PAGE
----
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The Islamic Manifesto
(A Declaration of War Against The Present World)
Political Issues
Javed Ahmad Ghamidi
(Tr. by:Dr. Shehzad Saleem)


This manifesto is, in fact, a declaration of war against the existing state of affairs. The objective behind its implementation is the manifestation of the actual truth so that the hollow concepts of law and politics, economics and sociology fashioned by the west be rendered meaningless.

Following are the details of this objective which are actually the changes that must be brought about in the affairs of our state.

At The Political Level

1. It should be very clearly written down in the constitution of our country that the Qur’an and Sunnah shall be the supreme law of state to which the parliament and constitution itself must submit.

2. For the interpretation of the Qur’an and Sunnah, a committee of competent religious scholars should be instituted by an electoral mandate of the parliament. This committee would be entrusted with the task of ascertaining the implications and purport of the Qur’an and Sunnah in the collective affairs of life. It would also be assigned to formulate the rules for legislation, and to determine the limits beyond which we, as Muslims, can never exceed. After this, the actual task of legislation should be done by the parliament itself keeping in view these ascertained implications, rules and limits.

The following two principles should be clearly spelled out in the basic code of this committee:

Firstly, all differences of opinion shall be resolved by a majority vote. Anyone, within or outside the committee, who disagrees with its final verdict will have all the freedom to rationally express his views, wherever he likes and in whatever form he chooses. However, any protest, evasion or refusal to obey it would be considered a criminal offence.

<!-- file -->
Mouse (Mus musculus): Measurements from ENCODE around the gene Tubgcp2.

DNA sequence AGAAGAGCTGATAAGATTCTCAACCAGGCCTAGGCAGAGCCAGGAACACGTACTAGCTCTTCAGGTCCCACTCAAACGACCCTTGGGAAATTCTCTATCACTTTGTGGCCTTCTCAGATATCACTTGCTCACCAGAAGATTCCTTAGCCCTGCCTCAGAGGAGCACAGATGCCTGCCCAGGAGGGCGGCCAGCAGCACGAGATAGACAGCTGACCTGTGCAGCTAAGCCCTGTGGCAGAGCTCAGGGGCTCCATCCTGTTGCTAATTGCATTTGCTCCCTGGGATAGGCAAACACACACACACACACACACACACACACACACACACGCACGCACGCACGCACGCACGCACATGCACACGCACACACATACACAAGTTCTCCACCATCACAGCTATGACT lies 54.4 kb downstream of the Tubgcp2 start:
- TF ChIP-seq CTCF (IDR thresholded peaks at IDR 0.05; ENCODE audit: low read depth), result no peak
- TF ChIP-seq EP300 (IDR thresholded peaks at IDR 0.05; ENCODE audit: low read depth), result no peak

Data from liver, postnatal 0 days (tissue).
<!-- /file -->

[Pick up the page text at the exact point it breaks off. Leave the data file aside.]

Secondly, the content of Islam is only that which is endorsed by the Qur’an and Sunnah, which also, incidentally, are the only two sources of it. Whoever considers this to be so, shall only be eligible for this committee.

3. It should be declared that the enforcement of Tauheed (monotheism), refutation of Shirk (associating others in the Being, Attributes or Rights of Allah), establishment of prayers and zakat, enjoining what is virtuous and forbidding what is evil are the primary objectives of the state.

4. The affairs of state should be run by the consultation of only those, who establish regular prayers, and if eligible, pay zakat to the Bayt‘ul-mal, and the only basis of their appointment in the Shu‘rah (parliament) should be their wisdom and piety, intellect and sagacity which distinguish them from others.

5. Those in authority (the ool-ul-amr) should be obligated that their standard of living must not exceed that of a common man.

6.(a) The centre of each administrative unit of the state should be its Jam‘i Mosque. Furthermore, the division of these administrative units should be such that one Jam‘i Mosque should suffice for the needs of one unit.

(b) Within each unit, all the administrative offices and courts should be instituted adjacent to this Jam‘i Mosque.

(c) The capital of the country together with each of the provincial capitals should have a single central Jam‘i Mosque.

(d) The address of the Friday prayers should only be delivered by the head of state, and only he should lead these prayers in the central Jam‘i Mosque of the capital. The provincial governors should be entrusted with this job in the central Jam‘i Mosques of the provinces, while the representatives of the government should perform this duty in the Jam‘i Mosques of the various administrative units.

(e) The Friday prayers should be prohibited in all mosques except these.

(f) These mosques should be managed and supervised by the government.

(g) Every religious scholar should be allowed to deliver a lecture or teach, train and instruct his followers according to his own views in any of these mosques.

7. In the general elections, the mode of proportionate representation should be adopted so that instead of an individual, a party presents itself to take charge of the affairs of state, and as a result of which the parties, on the basis of the trust and support bestowed on them by the public, are able to nominate their pious and competent members for the parliament.

8. In the parliament, the tradition should be established that instead of the party members voting only for their own party, they should vote for what they consider as right, abide by it and, in fact, take pride in it. Also, no one should not be allowed to forcibly convince them against something which they consider as correct.